Washington CNN  — 

Louisiana Gov. Bobby Jindal took his crusade against the Common Core education standards to Washington on Thursday, boiling down his arguments in conservative terms as he considers a presidential run.

Jindal, a Republican, focused on the “big picture” as he presented the fight against the education standards as an inherently American endeavor aimed at preserving American exceptionalism and preventing what he characterized as government overreach on the scale of Obamacare.

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And as he considers entering the ring of candidates vying for his party’s nomination, Jindal staked out more than just his position on Common Core, managing to reprise his role as a pot-stirrer on radical Islam and also slamming Republicans he dubbed “Democrat-lite.”

“What is the point of a Republican Party that is only going to become a second liberal party in Washington?” Jindal said.

Jindal railed against Common Core for more than 30 minutes, decrying what he called an unconstitutional and elite-driven nationalization of education at a gathering of conservatives and anti-Common Core activists hosted by the American Principles Project.

Though he first supported Common Core, lauding in 2012 standards that “will raise expectations for every child,” Jindal has become a prominent and vocal advocate for repealing the standards. I’s a battle he is still waging in his own state where he is at odds with Louisiana’s education superintendent and embroiled in several lawsuits to pull his state from the program.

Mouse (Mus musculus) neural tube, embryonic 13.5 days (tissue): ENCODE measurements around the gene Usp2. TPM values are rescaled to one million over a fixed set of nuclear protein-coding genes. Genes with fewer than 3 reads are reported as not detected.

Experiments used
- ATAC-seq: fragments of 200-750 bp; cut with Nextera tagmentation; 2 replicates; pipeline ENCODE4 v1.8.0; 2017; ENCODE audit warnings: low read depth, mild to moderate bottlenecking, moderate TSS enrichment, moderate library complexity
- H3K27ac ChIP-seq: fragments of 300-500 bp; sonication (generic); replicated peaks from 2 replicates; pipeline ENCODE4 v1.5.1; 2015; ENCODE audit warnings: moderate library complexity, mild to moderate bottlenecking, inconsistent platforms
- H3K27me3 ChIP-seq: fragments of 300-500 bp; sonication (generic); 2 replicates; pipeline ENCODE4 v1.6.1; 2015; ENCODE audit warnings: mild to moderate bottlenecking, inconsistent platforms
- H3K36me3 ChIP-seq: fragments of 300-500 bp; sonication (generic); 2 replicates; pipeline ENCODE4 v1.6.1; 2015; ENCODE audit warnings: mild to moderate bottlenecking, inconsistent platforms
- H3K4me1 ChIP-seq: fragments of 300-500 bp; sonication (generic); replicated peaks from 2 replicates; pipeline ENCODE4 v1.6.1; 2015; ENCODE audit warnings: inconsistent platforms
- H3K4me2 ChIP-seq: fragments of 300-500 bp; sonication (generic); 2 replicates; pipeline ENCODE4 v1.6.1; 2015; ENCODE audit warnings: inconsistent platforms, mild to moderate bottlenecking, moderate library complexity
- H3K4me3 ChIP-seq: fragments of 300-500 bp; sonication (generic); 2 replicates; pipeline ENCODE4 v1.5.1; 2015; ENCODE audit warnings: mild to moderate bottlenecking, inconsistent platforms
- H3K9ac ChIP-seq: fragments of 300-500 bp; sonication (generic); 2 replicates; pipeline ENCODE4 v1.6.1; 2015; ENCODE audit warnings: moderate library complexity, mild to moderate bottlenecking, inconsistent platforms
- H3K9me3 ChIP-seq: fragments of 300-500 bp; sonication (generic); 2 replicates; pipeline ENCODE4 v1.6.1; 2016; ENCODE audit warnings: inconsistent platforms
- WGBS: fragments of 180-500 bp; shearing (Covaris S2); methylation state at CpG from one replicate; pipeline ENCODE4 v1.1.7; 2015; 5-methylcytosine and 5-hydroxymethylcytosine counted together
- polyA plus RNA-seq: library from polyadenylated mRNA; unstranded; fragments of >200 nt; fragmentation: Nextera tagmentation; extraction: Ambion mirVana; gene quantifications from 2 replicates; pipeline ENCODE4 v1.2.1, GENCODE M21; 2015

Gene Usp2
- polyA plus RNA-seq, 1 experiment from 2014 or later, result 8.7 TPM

“What happens when they stop teaching American exceptionalism to our students? What happens when American history is not the American history you and I learned about, but rather it becomes a history of grievances, of victimhood?” Jindal asked.

Jindal, who was a Rhodes scholar and at a young age quickly ascended the ranks of state government, told reporters after the event that he defines an elite as “somebody who thinks they know how to live our lives better than we do.”

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Instead, Jindal emphasized the need for local school boards and “moms” to remain in control of their children’s education as he touted the courage and activism of mothers around the country who have advocated against the standards.

And parents have a “right to be skeptical” about government overreach that has reached “unprecedented” levels since Obama became president, he said.

“We’ve seen broken promise after broken promise,” Jindal said, referencing specifically Obama’s promise that Americans would get to keep their insurance and their doctor when enrolling in Obamacare, which proved untrue in some cases.

Common Core proponents insist the program raises standards while also creating a barometer for education that doesn’t stop at state lines, Jindal and other anti-Common Core advocates criticized standards they claim lowered the bar.

But as Jindal condemned the standards, his state’s education system continues to lag behind nearly every other state in K-12 achievement, coming in 49th in an annual report by Education Week.

Jindal said he is still weighing whether or not he will run for the White House, but suggested that a governor should be the next president.

“We need somebody from outside of D.C., we need somebody bold willing to make big changes and I’m biased towards governors,” Jindal said.

Jindal also refused to attack another potential presidential candidate with a governor’s experience: Florida’s Jeb Bush, who is a avid supporter of Common Core standards.